Opposite thinking

by Admin
Updated: July 15, 2018

Opposite thinking is the simplest and most useful tool for business, life, the universe, everything!

Unlike free thinking (brainstorming), opposite thinking has a single straightforward mechanism: You consider (and maybe experiment with) the opposite of any given situation or idea.

Opposite thinking is one of my favorite tools. But it is still only a tool and the opposite is not always better or even useful. Sometimes it simply confirms that the current way is the best.

Either way, opposite thinking usually provides quick and often profound insights.


An especially good example of opposite thinking is the success of Snapchat.

It can be very difficult to supply enough original content with an app to make it successful. Opposite thinking suggests creating a framework where the users supply the content.

This is an established principle and the primary basis of social media apps. After a while your app has huge amounts of content - YouTube for example.

The genius of Snapchat was to apply another layer of opposite thinking and produce an app which had discarding user content as its primary feature.

Life (perception & psychology)

Many people have an initial fear of public speaking. Positive thinking sometimes (often?) has a reverse effect whereby saying out loud “I can do this” is answered by an inner voice that says you’re useless and will fail.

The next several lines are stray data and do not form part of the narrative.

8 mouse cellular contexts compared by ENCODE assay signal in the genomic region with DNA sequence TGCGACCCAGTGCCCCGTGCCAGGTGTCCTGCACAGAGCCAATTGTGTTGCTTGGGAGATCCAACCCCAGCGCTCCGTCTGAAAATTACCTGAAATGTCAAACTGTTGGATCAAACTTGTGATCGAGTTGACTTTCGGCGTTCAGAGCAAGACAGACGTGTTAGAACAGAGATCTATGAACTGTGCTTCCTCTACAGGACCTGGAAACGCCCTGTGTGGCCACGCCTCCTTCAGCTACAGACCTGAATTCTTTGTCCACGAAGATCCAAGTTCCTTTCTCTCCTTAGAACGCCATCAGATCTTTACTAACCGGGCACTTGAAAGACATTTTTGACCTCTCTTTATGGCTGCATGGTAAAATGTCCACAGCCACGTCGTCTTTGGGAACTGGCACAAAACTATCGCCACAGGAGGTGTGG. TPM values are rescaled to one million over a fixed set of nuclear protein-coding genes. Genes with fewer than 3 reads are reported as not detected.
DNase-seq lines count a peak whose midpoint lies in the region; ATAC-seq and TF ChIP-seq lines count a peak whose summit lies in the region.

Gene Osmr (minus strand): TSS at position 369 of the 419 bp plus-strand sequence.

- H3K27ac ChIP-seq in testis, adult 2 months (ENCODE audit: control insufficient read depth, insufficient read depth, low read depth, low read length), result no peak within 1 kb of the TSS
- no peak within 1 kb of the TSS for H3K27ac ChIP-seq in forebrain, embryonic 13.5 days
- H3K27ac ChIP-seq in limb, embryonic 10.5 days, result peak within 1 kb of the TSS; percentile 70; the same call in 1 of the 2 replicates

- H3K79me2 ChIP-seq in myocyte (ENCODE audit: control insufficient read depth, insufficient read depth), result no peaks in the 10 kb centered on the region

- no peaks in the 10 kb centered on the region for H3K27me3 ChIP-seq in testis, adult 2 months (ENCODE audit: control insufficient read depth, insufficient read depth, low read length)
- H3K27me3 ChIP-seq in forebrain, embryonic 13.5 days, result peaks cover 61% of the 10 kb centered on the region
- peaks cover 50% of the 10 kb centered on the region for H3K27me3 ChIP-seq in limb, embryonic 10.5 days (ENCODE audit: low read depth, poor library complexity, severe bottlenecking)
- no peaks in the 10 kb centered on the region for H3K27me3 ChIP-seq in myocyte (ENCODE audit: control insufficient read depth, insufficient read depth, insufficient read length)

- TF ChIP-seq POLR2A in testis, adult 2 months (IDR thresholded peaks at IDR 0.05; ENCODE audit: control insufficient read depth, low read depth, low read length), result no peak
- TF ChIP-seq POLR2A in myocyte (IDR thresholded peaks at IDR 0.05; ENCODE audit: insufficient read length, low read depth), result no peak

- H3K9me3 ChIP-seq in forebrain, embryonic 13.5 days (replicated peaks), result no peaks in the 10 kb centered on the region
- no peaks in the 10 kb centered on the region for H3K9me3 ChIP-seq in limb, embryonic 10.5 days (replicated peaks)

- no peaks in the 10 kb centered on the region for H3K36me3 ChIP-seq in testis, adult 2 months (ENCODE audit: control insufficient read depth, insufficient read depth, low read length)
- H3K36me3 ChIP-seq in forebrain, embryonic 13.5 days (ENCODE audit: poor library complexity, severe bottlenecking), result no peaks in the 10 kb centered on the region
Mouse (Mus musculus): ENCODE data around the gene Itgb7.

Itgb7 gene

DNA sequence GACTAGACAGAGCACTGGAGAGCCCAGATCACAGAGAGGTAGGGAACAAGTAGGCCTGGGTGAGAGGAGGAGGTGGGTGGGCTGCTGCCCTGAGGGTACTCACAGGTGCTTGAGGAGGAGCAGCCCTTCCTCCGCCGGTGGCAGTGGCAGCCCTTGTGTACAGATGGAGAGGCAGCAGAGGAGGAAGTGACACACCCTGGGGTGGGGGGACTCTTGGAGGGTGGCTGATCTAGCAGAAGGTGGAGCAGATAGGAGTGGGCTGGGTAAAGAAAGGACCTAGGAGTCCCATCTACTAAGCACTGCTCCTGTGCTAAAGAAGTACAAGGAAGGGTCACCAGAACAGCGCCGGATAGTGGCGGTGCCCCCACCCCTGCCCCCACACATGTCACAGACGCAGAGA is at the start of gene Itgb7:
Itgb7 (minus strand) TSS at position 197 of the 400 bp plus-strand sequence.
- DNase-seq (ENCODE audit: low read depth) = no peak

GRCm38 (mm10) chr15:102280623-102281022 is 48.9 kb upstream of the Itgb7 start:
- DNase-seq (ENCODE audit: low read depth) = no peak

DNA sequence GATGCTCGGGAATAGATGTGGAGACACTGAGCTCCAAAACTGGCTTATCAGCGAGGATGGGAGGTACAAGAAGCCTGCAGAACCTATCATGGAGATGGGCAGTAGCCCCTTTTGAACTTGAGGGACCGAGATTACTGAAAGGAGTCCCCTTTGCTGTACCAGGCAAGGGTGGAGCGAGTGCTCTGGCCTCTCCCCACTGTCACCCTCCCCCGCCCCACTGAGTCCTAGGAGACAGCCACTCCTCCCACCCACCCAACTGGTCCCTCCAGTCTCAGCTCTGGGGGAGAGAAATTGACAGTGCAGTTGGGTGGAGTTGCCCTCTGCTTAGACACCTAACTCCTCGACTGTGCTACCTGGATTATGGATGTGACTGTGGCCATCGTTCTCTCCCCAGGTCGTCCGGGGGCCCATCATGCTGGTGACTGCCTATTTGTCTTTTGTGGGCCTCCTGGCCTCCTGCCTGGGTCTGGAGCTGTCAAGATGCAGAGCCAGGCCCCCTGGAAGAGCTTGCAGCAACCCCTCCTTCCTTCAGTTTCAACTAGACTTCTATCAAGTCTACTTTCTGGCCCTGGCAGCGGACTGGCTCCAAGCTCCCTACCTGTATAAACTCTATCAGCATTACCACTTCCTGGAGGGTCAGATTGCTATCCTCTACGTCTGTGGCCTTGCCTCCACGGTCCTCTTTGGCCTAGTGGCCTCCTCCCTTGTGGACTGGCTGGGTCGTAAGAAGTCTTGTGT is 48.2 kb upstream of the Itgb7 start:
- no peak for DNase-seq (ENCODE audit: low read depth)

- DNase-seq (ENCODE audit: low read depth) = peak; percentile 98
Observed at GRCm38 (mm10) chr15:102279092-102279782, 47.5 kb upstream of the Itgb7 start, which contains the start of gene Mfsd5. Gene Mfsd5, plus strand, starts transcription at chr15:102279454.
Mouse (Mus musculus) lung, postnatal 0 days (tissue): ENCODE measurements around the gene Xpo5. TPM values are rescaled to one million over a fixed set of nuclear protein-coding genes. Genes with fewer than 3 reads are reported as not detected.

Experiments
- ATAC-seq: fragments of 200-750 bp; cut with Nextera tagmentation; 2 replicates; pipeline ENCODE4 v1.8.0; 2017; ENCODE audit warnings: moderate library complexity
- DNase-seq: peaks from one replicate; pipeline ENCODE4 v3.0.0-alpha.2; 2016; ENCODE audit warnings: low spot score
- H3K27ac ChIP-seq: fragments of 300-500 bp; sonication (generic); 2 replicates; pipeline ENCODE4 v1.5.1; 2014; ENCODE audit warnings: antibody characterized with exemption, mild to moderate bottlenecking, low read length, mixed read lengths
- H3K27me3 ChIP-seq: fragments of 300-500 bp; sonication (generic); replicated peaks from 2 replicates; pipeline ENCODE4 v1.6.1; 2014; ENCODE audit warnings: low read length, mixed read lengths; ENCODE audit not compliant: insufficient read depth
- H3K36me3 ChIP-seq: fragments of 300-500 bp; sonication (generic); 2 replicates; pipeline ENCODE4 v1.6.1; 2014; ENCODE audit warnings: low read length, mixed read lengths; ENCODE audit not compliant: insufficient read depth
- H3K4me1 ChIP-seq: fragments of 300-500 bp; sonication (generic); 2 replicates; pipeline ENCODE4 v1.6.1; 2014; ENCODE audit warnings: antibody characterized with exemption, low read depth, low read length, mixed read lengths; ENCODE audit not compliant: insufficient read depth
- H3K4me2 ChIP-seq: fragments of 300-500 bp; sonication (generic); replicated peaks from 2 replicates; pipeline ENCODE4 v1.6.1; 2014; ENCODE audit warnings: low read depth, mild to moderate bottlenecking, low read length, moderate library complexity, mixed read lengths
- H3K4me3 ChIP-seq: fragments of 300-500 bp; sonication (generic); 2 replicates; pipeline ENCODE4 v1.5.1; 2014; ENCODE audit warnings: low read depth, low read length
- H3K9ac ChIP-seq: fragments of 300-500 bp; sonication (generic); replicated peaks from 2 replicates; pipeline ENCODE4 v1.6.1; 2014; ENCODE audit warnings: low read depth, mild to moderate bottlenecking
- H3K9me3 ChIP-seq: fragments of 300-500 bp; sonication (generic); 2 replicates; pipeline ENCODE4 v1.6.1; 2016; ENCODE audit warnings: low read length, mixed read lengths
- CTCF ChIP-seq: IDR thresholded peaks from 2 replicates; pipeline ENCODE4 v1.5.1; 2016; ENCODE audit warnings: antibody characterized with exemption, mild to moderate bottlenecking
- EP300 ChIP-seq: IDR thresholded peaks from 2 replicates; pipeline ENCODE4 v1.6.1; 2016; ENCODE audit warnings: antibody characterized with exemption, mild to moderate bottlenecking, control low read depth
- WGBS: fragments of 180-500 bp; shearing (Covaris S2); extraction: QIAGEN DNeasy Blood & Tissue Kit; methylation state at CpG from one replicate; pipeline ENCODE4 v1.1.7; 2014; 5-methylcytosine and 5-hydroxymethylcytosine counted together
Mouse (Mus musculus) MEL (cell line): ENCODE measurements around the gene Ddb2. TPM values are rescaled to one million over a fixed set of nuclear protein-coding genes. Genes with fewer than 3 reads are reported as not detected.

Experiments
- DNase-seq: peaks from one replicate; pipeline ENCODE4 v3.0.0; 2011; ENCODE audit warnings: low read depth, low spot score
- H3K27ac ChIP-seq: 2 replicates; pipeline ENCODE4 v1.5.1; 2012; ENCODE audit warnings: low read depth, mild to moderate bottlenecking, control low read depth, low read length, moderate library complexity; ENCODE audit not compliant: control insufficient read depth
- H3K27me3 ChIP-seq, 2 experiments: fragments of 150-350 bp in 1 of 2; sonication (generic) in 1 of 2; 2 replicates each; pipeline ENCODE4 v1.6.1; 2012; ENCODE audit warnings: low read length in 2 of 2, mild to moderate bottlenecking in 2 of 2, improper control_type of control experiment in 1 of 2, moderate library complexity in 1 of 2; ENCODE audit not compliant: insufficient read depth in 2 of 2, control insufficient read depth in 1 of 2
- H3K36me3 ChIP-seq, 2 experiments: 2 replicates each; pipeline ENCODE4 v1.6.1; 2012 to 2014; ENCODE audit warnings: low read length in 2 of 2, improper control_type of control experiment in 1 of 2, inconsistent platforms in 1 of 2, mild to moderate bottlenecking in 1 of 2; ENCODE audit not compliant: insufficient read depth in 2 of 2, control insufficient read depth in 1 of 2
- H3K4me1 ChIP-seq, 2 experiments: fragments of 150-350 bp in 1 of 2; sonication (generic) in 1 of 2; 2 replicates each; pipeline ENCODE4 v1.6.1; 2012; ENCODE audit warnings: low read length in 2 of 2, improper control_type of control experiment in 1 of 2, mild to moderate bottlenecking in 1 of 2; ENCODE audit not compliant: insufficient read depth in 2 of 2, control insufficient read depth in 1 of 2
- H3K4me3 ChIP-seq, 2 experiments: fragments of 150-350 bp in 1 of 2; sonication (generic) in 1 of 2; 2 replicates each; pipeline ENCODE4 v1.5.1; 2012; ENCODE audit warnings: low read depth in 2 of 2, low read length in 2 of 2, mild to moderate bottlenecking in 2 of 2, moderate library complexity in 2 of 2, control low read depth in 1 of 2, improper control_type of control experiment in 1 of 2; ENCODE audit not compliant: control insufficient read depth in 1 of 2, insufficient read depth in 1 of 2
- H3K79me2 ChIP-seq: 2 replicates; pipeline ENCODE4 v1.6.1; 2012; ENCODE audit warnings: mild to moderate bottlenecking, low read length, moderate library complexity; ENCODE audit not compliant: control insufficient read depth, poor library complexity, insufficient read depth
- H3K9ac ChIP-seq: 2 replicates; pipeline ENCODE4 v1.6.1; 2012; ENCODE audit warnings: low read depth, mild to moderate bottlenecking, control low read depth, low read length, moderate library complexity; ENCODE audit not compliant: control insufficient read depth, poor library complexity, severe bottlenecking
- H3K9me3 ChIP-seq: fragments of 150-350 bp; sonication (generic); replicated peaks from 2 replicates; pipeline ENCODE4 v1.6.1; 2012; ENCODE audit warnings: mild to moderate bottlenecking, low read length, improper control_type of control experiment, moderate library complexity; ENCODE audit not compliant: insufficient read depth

With opposite thinking, you say to yourself you’re useless and will fail to which your inner voice responds, “Hold on a minute, you’re not that bad, in fact you’re really good, you can do this!”

The physical universe

A good example is from the Chinese martial art known as Tai Chi (tàijíquán; 太极拳). During the 19th century, skilled pugilist Yang Lu Chan discovered that, in a fight between two strong opponents where the outcome would normally be determined by which one was the most forceful, it was possible to pull instead of push.

Everything else (magick)

When highly focused attention to goals doesn’t seem to be working, opposite thinking suggests that completely forgetting about them might be worth a try.

I have personal experience of working very hard at something without success only to have it happen without effort shortly after I’d finally given it up as a lost cause.

More info

“If you want to solve a problem - forget about it” at newatlas.com.

“The Surprising Power of Contrarian Thinking” at inc.com.

“5 Rules Of Contrarian Investing” at forbes.com.

“The First Seinfeld Episode You Should Re-Watch” at esquire.com.

Internal links

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